There is nothing more disheartening to a lawn care enthusiast than watching your lawn slowly turn from bright green to a crispy brown. You do everything you can to maintain a beautiful lawn, so watching it slowly die is a terrible feeling. But don’t despair. While it may not be easy, there is always a way of reviving a dead lawn. In some extreme cases, you may have to replace your turf, but in many situations, you can solve your problem by patching some parts of your lawn and leaving others. Here are the steps to reviving a dead lawn.
How to Tell if Your Lawn is Actually Dead
Before you even attempt reviving a dead lawn, it’s essential to determine if the lawn is actually dead. For example, it may just be diseased or damaged, but alive. Alternatively, it could just be dormant.
First, try giving the grass a good soak with a hose or sprinkler. If the water beads up on the surface of the lawn, it’s likely that the grass is dead. Second, take a look at the roots. If they’re dry and brittle, chances are your lawn is toast. Finally, try pulling up a small section of grass. If it comes up easily without any resistance, then it’s time to say goodbye to your lawn.
Common Lawn Diseases
There are several diseases that can cause your lawn to die. The most common are brown patch, red thread, and dollar spot.
Brown patch is a fungal disease that thrives in warm, humid weather. It causes large, circular patches of grass to turn brown and die. Red thread is another fungal disease that appears as thin, reddish-brown threads on the grass blades. Dollar spot is a fungus that attacks the blades of grass, causing small, silver-dollar-sized spots to form.
How Lawns Hibernate
Lawns go dormant in the winter to protect themselves from the cold weather. During this time, the grass will turn brown and stop growing. This dormancy can also happen in the summertime as a response to drought. However, it’s important to note that dormancy is not the same as death. Once the weather warms up, your lawn will green up again!
Determining the Cause of a Dead Lawn
When your grass turns brown and dry, either on parts of your lawn or across the whole area, you may be itching to lay down new sod or start another plan to revive your lawn. But if you want your new lawn to last, you first have to determine the cause of death for the old lawn. If you don’t fix what was wrong, you may find yourself staring at another dead lawn in the near future. There are a few common causes of dead patches or dead lawns, and it may take some detective work to find which one is responsible for your dead lawn.
The Wrong Type of Turf
There are many different turfgrass types, and not every variety is suited for every climate and soil type. If you plant a turfy type that is incompatible with your weather or landscape, it may not last.
The first factor to check is whether your turf grass variety is recommended for your climate zone. In general, the US is divided into three growing zones for turfgrass. The northern half of the country is considered a cool-season zone and requires cool-season grass. The Southwest and Deep South are considered warm-season zones and require warm-season varieties. The area between is regarded as a transitional zone, and lawns can be planted with either type of grass, or a combination to withstand both hot and cold temperatures. If you grow a variety of grass that is not suited for your climate, you may find your grass dying during the season it is least well-adjusted to.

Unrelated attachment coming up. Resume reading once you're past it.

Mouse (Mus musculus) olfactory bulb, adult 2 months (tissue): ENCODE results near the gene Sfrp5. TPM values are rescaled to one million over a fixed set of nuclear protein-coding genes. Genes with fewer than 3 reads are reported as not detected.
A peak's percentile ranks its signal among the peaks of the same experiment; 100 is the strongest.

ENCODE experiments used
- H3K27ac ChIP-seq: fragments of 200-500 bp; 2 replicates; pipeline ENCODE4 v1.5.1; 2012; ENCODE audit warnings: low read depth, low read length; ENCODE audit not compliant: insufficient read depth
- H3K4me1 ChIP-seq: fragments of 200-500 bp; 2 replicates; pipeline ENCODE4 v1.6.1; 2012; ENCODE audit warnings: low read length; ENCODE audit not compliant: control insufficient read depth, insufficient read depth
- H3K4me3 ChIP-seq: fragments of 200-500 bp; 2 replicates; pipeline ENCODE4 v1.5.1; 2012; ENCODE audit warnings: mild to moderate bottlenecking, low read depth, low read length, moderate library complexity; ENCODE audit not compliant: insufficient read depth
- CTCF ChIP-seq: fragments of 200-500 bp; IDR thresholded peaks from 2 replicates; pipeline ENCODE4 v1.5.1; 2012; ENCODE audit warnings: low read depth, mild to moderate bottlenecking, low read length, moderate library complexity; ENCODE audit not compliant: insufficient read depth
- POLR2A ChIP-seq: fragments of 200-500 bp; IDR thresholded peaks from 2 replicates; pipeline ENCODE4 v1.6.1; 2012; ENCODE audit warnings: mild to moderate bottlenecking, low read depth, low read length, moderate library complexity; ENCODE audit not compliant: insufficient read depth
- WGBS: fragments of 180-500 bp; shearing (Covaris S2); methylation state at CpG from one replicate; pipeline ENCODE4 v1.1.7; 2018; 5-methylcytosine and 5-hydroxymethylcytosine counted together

Turf varieties also vary in how they handle different growing conditions. While no turf can thrive in full shade, some varieties can tolerate partial shade better than others. One of the most shade-tolerant varieties of warm-season grass is Zeon Zoysiagrass, sold exclusively by The Turfgrass Group. For lawns with trees and partial shade, Zeon Zoysiagrass will grow better than other sun-loving varieties.
Some varieties are also more suited for salty conditions than others. TifTuf Bermudagrass from The Turfgrass Group grows well in coastal areas where the air and soil are saltier than inland. However, too much salt will kill any turf.
Incorrect Cultural Practices
In the turfgrass industry, the way you cultivate your grass is referred to as the cultural practice of lawn development. That includes irrigation, mowing, fertilizing, aerating, and everything you do to maintain a healthy lawn. If some of your cultural practices are off, you could find that your lawn is suffering.
Poor lawn health can be the result of over or under-watering. If you mostly rely on rain to water your lawn, your lawn could go dormant during a drought. If that’s the case, don’t be alarmed. What looks like a dead lawn is actually a healthy lawn doing exactly what it needs to do to survive in a low-moisture environment. Most turfgrass can go for four weeks without water, and some hardy Turfgrass Group varieties can go even longer.
If you’re unsure whether your grass is dead or dormant, you can try irrigating and waiting a few days to see if it starts to green up. For a quicker test, give the grass a good tug from the base of the blades. Dormant grass still has a healthy root system and will be hard to pull out. By definition, dead grass is dead all the way to the roots and will pull up easily. If the grass is dead, you can still follow the steps below to revive a dead lawn.
Another common cause of dead or weak grass is infrequent mowing. If you let the grass grow too long between mowing, you will end up cutting off more than one-third of the leaf blade, which stresses the plant. During peak growing season—mid-summer in the South—you should be mowing at least once a week. Waiting longer can put your turf at risk. However, avoid mowing dormant grass. The blades are not growing, and mowing can cause stress that isn’t good for dormant grass.